Open Thread

I’m on my way up to the Open Source Convention, where I’m speaking and making a book-relatedappearance tomorrow night at the great Powell’s Books in Portland.

Please be civil here.


Posted by: on July 28, 2004 01:08 AM

I was just thinking the other day about how Open Source is being villanized as a threat to jobs, security and innovation, when several things occured to me.

First thing that came to mind was the alleged code theft at google and an article several weeks ago that indicated over 60 precent of programmers take code with them from one job to the next (despite the threat that “work made for hire” hangs over their head). If Okrut had been coded with an Open Source license, google would be in the clear and the other company wouldn’t be spending their money on lawyers, hoping for google to go IPO. I think it’s foolish to tie one’s programming hitch to a single horse and I think if you ask around, you’ll find that the road to ritches very will might not be signing that super-star programmer contract with Microsoft (well, maybe in the short run). Given the churn and burn in the tech industry, having had a string of masters could be the single biggest liability that a programmer/company could know…. unless you program open source.

The second thought had to do with security. Why has OpenBSD had stack-smashing protection for over a year and Microsoft just now trying to get it out the door (without much success I might add)? Why didn’t nessus and snort come from Microsoft first? …and what a tragety that LeBrea had to stop distributing their source to do the DMCA. My only conclusions is that circumvention (hacking, not cracking) and sunlight (open source) are good for security. Closed source and maintaining apperance for shareholder’s sake is not good for security.
Even the DoD knows this. I remember back in 1996, I was working for a defense contractor in a position where I was supporting the DIICOE modified kernels and associated software (a suprising amount of which was open source). I mentioned to my soleless tie-wearing taskmasters at the time that maybe the should look at Linux. In short, I was laughed at for thinking silly thoughts. Several years later, a NSA kernel modification or 10 and several linux DIICOE varents down the river, it is obvious to me that security is not obtained via reliance on Microsoft, Sun, HP or “The Market”.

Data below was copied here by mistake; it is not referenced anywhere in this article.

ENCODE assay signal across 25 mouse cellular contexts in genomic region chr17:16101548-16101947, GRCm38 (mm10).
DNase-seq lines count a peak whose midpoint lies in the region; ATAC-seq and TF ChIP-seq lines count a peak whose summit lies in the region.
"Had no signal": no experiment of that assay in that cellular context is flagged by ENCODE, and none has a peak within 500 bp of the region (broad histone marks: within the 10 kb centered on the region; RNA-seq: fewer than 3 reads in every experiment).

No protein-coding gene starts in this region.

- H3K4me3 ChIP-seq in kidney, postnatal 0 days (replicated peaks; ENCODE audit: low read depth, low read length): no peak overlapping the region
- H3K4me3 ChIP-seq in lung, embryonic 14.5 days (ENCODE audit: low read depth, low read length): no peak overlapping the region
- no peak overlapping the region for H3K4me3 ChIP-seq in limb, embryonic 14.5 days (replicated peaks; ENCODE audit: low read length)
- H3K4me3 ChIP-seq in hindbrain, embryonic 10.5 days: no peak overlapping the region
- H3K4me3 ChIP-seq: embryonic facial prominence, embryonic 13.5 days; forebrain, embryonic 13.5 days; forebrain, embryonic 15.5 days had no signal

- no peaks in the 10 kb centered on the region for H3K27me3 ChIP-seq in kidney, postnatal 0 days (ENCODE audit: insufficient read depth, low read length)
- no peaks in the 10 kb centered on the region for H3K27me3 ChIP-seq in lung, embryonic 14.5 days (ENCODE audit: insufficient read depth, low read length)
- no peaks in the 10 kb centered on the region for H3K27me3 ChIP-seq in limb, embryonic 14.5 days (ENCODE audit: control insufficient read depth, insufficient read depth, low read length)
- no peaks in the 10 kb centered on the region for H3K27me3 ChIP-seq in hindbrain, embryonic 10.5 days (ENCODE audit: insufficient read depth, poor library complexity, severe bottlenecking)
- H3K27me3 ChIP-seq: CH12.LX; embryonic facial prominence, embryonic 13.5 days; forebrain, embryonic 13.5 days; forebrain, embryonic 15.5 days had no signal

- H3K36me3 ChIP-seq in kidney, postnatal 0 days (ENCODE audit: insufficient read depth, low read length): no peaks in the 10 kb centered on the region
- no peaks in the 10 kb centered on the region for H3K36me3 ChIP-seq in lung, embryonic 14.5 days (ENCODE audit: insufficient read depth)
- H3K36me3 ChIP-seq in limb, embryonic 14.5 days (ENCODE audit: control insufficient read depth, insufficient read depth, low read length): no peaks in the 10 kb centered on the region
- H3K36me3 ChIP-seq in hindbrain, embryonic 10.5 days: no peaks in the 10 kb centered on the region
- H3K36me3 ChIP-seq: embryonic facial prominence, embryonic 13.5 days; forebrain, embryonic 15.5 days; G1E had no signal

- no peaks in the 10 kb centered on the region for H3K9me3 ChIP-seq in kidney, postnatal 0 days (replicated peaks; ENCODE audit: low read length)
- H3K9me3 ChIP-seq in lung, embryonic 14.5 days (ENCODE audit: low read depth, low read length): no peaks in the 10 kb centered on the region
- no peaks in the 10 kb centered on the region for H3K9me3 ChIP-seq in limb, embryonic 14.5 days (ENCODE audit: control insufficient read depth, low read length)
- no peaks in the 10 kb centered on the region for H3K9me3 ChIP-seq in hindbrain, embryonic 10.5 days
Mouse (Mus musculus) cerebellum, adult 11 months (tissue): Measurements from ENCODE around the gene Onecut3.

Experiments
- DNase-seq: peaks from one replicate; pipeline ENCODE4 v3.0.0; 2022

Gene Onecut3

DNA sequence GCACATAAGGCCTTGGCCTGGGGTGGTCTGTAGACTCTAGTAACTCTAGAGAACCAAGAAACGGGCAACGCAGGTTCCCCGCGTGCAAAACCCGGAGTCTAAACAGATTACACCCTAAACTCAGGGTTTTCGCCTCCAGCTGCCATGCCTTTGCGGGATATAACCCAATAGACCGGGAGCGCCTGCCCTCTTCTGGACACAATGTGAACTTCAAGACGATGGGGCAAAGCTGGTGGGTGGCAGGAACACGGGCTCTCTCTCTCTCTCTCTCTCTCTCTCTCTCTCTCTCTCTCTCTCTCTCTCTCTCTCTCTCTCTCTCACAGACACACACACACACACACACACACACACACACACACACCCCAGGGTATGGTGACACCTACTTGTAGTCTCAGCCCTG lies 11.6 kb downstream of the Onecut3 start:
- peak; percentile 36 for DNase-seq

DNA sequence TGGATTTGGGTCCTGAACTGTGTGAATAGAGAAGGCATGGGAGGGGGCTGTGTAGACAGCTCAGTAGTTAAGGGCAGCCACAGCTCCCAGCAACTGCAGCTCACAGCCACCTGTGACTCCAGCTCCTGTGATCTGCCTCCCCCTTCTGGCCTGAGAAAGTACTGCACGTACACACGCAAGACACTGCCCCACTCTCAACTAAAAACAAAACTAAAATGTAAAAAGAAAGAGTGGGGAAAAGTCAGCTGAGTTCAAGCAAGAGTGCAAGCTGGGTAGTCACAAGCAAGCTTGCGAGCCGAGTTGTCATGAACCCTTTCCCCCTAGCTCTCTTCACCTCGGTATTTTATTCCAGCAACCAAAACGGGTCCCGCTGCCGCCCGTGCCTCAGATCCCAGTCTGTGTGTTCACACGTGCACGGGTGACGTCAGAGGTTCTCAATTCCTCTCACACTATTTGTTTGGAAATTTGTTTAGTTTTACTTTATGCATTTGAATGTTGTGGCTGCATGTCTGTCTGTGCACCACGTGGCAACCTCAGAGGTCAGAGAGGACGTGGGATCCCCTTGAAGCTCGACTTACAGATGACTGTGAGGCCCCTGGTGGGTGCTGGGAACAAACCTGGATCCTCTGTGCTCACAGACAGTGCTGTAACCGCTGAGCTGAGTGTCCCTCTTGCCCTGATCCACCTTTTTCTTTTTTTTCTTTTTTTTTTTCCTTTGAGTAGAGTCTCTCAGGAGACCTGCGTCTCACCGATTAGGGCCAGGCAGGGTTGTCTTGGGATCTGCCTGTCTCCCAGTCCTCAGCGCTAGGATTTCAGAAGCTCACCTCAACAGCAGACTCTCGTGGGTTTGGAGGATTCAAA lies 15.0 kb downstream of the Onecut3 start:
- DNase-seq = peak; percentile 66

On innovation… did anyone else find Gates somewhat chovinistic when he poo-poo’ed Indian programmers several years ago? Does anyone else think that this might be the “no more than 640kb” Bill Gates satement of this decade? Ok, does anyone really think that Indian (and programmers everywhere else) AREN’T going to innovate? I wonder how many of those 7000 jobs Microsoft is opening up will be for SSN holders. Finally, the economic of Open Source should inspire the middle layer (middle class, if you like) to propagate it for several reasons:

The bulk of the value is not singularly distributed upwards. As long as consulting fees are reasonable, deployment complexity modest and innovative/maintenace coders compensated, there’s absloutely no reason why Open Source can’t save the customer money and make money for the consutaller (consultant/installer). It’s like the ultimate ponsi scheme– the spreading of Open Source will only stop when we run out of computers/customers (or politics/law interveens).

There’s some gristle for those brought-and-paid-for “think tanks” to chew on.

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